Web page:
CGNA: Chapter 4 - Pass-Through Entities, Quick Take-aways

CGNA: Chapter 4 - Pass-Through Entities, Quick Take-aways

Article posted in General on 21 February 2018| comments
audience: National Publication, Bryan K. Clontz, CFP®, CLU, ChFC, CAP, AEP | last updated: 23 February 2018


Next up: Gifts of LLC, LP and other pass through entities.

This article is an excerpt from Charitable Gifts of Noncash Assets, a comprehensive guide to illiquid giving by Bryan Clontz, ed. Ryan Raffin. Published by the American College of Financial Services for the Chartered Advisor in Philanthropy Program (CAP), with generous funding from Leon L. Levy. For a free digital copy, click here, and to order a bound copy from Amazon, click here.

Below are quick take-aways on gifts of pass-through entities. Pass-through entity topics are based on Dennis Walsh’s “Navigating the Charitable Transfer of a Partnership Interest: A Primer,” and Jane Wilton and Nicole Spooner’s “Considerations in Making Charitable Gifts of Interests in Pass-Through Entities.For quick take-aways on gifts of pass-through entities, see Pass-Through Entities Quick Take-Aways. For a review based on the articles, see Pass-Through Entities Intermediate. For an in-depth examination adapted and excerpted from the articles, see Pass-Through Entities Advanced. For further details, see Pass-Through Entities Additional Resources.

Interests in pass-through entities can make for appealing donations. They can be both strong income producing assets for charities, and a tax bargain for donors. These entities are often structured as either partnerships or limited liability companies.

Below is an overview of the advantages, disadvantages, considerations, and essential questions when considering accepting gifts of pass-through interests. Also highlighted are unique aspects of both partnerships and LLCs.

LLC Features to Note:

• Limited exposure to potential liability to third parties in most cases

• LLC operating agreements are more likely to require capital contributions from members

• In some cases, LLCs may elect to be taxed as a corporation

Partnership Features to Note:

• Interests often come with a share of the partnership’s liabilities

• Partnerships may not have a formal partnership agreement

• State partnership law is uniform, unlike LLCs

Advantages of donations of pass-through interests include:

  • The IRS does not tax income at the entity level (pass-through treatment), particularly appealing for charities who receive interests in passive investment entities and are afforded the UBTI exception.
  • Pass-through donations can be structured in a number of ways, depending on the donor’s goals, the form of the entity, and the charity’s desired use.
  • Partnership and LLC interests can be used to fund most every kind of planned gift assuming no debt or other active business income which may generate UBTI and a clear and quick exit strategy.

Disadvantages of donating pass-through interests include:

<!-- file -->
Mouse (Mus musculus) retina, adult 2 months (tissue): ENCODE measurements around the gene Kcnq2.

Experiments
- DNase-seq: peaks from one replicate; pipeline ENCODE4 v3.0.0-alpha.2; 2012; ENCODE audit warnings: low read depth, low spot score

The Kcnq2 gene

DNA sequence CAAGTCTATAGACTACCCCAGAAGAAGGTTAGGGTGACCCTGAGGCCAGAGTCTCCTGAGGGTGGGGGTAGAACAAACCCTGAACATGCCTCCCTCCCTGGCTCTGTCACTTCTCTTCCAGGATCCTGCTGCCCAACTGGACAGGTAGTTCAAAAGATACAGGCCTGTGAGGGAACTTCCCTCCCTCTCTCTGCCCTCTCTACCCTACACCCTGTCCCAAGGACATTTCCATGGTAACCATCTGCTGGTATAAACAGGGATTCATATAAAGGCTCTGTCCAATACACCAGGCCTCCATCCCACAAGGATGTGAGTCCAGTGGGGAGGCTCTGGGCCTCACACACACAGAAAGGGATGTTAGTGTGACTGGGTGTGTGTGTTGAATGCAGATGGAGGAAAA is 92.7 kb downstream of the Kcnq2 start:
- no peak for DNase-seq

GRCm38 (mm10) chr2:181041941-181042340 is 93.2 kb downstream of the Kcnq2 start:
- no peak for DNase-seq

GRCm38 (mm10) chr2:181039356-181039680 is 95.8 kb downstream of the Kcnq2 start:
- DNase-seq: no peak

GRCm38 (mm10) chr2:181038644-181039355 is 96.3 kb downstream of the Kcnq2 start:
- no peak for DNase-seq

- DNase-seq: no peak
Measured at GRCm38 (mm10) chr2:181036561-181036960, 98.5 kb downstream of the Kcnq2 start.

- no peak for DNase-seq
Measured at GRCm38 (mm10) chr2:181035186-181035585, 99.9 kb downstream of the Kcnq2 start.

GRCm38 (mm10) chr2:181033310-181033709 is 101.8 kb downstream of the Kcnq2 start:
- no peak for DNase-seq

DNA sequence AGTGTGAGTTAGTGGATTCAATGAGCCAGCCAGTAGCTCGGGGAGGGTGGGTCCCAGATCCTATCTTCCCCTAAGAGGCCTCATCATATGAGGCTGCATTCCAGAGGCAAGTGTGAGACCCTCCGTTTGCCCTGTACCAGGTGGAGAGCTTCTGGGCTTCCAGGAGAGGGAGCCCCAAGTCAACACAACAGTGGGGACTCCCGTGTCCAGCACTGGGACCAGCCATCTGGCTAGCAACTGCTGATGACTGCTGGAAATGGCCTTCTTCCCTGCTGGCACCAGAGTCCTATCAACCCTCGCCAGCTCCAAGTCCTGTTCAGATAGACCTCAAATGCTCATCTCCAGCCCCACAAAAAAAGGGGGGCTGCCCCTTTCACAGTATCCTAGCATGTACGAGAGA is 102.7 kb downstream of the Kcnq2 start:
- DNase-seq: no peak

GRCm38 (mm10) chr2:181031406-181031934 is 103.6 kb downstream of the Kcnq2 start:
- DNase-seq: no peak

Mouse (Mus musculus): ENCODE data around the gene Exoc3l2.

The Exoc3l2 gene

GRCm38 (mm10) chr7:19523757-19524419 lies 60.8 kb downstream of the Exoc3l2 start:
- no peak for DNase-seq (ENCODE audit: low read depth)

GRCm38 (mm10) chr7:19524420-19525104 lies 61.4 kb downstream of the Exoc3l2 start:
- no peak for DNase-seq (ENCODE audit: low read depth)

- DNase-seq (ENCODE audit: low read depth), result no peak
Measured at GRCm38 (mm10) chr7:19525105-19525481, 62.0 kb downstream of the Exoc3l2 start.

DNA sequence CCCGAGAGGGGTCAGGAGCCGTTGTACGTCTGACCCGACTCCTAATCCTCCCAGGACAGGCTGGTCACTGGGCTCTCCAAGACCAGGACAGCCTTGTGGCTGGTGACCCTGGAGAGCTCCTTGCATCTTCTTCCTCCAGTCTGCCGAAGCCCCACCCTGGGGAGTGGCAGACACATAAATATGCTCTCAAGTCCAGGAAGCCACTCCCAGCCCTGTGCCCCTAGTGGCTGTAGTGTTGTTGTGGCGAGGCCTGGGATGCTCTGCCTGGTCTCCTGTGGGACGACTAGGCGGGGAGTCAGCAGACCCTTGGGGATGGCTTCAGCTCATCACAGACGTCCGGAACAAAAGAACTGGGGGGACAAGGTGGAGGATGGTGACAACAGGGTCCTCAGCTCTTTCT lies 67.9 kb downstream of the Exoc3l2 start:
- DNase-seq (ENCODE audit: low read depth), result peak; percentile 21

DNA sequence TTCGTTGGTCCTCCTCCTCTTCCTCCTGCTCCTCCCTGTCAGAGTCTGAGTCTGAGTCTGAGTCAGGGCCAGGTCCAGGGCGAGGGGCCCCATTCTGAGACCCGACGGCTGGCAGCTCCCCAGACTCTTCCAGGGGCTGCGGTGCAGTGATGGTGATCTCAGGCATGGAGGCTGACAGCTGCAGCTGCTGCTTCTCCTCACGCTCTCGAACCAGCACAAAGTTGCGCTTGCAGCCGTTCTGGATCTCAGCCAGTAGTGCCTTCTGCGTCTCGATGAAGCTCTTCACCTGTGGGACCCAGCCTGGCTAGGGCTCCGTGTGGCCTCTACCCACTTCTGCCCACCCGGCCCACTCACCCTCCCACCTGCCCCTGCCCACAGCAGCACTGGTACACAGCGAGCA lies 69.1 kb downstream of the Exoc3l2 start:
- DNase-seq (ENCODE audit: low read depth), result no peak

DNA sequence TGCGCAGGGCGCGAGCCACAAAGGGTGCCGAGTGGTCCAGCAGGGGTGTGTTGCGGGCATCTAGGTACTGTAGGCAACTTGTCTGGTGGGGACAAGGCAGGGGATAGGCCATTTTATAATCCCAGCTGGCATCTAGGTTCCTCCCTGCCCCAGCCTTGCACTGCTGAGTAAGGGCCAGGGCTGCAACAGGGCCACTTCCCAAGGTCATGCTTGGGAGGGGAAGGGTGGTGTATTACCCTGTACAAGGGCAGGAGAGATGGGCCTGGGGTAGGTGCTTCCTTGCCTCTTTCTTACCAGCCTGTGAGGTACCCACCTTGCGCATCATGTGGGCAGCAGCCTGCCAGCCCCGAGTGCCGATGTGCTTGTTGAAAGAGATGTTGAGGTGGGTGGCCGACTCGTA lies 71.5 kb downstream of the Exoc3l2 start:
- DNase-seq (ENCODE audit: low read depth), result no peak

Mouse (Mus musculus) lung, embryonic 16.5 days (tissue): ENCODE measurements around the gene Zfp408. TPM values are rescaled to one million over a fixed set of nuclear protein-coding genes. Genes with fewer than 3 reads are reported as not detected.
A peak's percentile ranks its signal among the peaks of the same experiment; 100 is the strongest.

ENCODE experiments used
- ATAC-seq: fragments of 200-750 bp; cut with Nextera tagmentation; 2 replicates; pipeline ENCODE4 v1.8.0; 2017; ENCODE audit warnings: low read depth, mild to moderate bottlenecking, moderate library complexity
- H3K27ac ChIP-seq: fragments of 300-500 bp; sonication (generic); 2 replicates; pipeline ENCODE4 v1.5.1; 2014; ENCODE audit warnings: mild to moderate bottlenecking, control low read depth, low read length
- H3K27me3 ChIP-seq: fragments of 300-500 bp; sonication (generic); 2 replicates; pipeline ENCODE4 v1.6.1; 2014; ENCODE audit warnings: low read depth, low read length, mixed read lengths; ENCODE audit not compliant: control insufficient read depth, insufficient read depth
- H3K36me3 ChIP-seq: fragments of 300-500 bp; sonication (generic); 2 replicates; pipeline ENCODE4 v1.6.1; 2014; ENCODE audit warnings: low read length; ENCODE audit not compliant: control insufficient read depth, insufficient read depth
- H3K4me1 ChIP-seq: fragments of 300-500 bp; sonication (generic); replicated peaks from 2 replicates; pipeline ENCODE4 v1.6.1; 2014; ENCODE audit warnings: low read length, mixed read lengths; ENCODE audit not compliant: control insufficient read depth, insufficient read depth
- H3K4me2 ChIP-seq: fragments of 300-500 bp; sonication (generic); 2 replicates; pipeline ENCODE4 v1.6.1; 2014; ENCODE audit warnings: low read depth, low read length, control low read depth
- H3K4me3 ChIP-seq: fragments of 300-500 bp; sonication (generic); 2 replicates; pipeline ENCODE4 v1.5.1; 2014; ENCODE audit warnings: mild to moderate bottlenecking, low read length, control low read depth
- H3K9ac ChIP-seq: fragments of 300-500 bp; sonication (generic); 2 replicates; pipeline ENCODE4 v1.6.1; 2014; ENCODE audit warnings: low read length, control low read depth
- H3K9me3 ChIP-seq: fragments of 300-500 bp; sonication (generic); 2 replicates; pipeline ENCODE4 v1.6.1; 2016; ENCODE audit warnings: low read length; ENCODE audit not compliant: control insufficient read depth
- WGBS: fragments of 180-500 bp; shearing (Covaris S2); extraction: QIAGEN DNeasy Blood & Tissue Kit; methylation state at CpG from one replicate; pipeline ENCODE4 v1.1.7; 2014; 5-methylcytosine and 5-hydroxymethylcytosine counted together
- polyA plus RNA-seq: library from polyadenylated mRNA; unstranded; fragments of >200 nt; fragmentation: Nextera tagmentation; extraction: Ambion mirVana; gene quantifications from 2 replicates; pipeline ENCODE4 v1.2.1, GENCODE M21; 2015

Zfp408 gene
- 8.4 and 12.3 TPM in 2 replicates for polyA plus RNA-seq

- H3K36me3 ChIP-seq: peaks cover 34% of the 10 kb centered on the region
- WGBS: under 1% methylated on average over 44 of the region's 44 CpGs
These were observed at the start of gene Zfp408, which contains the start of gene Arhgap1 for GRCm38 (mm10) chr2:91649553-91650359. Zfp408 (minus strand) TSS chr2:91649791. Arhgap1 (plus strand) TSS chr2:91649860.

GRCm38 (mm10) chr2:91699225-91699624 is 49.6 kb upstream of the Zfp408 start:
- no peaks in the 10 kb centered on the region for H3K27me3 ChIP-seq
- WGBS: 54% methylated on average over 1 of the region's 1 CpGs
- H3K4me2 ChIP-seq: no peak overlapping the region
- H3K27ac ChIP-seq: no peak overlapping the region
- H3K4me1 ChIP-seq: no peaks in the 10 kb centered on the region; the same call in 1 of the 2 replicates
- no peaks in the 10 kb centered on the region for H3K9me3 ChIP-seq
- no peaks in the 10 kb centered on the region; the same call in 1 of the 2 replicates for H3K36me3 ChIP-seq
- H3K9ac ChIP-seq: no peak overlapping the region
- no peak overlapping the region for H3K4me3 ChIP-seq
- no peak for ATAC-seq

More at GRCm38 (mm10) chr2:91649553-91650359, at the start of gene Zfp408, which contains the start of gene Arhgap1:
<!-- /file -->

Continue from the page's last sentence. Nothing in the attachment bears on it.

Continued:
• Calculation of different elements of the interest can be quite complex (including basis, hot assets, passive losses, and more), meaning valuation is often complicated as well. This impacts the charitable transfer, reporting requirements, and the nonprofit’s eventual sale of the interest.

• The partnership or operating agreement can restrict transferability of the interest, which can also limit marketability of the interest when the charity decides to liquidate.

• Similarly, pass-through interests often have a limited market on sale— typically only the original donor, the entity itself, and other partners or members.

• Pass-through entities can generate unrelated business taxable income, either by virtue of its normal, active business income-generating activities or through debt-financed income.

• A gift of a pass-through entity with debt will trigger bargain sale rules.

• Gifts of unique pass-through entities or property, like carried interests, can be extremely complex and are sometimes subjected to legislative or tax changes.

• Some of these interests can include capital calls or other liability exposures (i.e., general partnership interests).

Discovery Questions

Donor Questions
  1. What is the donor trying to accomplish with the gift?
  2. What is the value of the pass-through entity and how was that determined (e.g., appraisal, recent transactions)?
  3. Is there any debt?
  4. Legally, who or what owns the interests?
Advisor Questions
  1. What is the current tax basis (and is the partnership basis negative)?
  2. Does the operating or partnership agreement allow charitable transfers, and if so, what is the process?
  3. What is the likely exit plan for the charity (e.g., will sale be for cash, note, stock or some combination)?
  4. Does the advisor have an estimate of what a qualified appraisal will cost (this expense can vary greatly and can be an impediment to smaller donations)?
  5. If an asset donation is being explored, will all owners/partners agree on the size of the gift and the charity?
Charity Questions
  1. Is the effort worth the expected benefits (i.e., is the juice worth the squeeze)?
  2. If the interest is in a partnership, is it a limited partnership interest? Otherwise charity is at risk for the partnership’s liabilities.
  3. Has the screening and due diligence process identified any potential problems and can the risks be mitigated (primarily this will be capital calls which can be found in the partnership or operating agreement)?
  4. Is there the necessary expertise to accept gifts of pass-through entities in a timely way?
  5. Should indirect gift acceptance be considered, like using external third party foundations or supporting organizations to receive the asset?
  6. Is there a clear liquidation plan to maximize the sales proceeds as soon as possible?

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